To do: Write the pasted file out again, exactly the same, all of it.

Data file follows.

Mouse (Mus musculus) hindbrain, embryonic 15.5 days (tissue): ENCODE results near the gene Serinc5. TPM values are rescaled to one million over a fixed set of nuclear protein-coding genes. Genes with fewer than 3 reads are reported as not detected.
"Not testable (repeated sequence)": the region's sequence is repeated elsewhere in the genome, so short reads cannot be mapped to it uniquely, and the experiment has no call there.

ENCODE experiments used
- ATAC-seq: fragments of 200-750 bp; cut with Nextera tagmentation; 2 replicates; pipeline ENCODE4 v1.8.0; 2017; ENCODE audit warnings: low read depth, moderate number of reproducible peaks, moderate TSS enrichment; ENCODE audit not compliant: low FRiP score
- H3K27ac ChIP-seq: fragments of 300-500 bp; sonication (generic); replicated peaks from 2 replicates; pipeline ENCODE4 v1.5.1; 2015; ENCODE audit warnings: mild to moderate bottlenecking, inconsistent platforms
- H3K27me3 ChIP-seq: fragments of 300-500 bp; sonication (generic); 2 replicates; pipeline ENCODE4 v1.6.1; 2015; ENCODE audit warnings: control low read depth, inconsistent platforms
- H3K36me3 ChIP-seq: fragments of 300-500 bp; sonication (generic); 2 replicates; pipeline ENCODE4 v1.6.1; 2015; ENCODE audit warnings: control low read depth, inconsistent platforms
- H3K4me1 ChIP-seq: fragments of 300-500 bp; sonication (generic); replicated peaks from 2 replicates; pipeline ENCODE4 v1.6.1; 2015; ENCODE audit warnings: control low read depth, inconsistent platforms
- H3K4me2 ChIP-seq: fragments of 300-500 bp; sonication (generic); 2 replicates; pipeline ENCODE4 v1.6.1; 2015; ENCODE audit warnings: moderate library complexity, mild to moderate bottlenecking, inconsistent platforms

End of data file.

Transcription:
Mouse (Mus musculus) hindbrain, embryonic 15.5 days (tissue): ENCODE results near the gene Serinc5. TPM values are rescaled to one million over a fixed set of nuclear protein-coding genes. Genes with fewer than 3 reads are reported as not detected.
"Not testable (repeated sequence)": the region's sequence is repeated elsewhere in the genome, so short reads cannot be mapped to it uniquely, and the experiment has no call there.

ENCODE experiments used
- ATAC-seq: fragments of 200-750 bp; cut with Nextera tagmentation; 2 replicates; pipeline ENCODE4 v1.8.0; 2017; ENCODE audit warnings: low read depth, moderate number of reproducible peaks, moderate TSS enrichment; ENCODE audit not compliant: low FRiP score
- H3K27ac ChIP-seq: fragments of 300-500 bp; sonication (generic); replicated peaks from 2 replicates; pipeline ENCODE4 v1.5.1; 2015; ENCODE audit warnings: mild to moderate bottlenecking, inconsistent platforms
- H3K27me3 ChIP-seq: fragments of 300-500 bp; sonication (generic); 2 replicates; pipeline ENCODE4 v1.6.1; 2015; ENCODE audit warnings: control low read depth, inconsistent platforms
- H3K36me3 ChIP-seq: fragments of 300-500 bp; sonication (generic); 2 replicates; pipeline ENCODE4 v1.6.1; 2015; ENCODE audit warnings: control low read depth, inconsistent platforms
- H3K4me1 ChIP-seq: fragments of 300-500 bp; sonication (generic); replicated peaks from 2 replicates; pipeline ENCODE4 v1.6.1; 2015; ENCODE audit warnings: control low read depth, inconsistent platforms
- H3K4me2 ChIP-seq: fragments of 300-500 bp; sonication (generic); 2 replicates; pipeline ENCODE4 v1.6.1; 2015; ENCODE audit warnings: moderate library complexity, mild to moderate bottlenecking, inconsistent platforms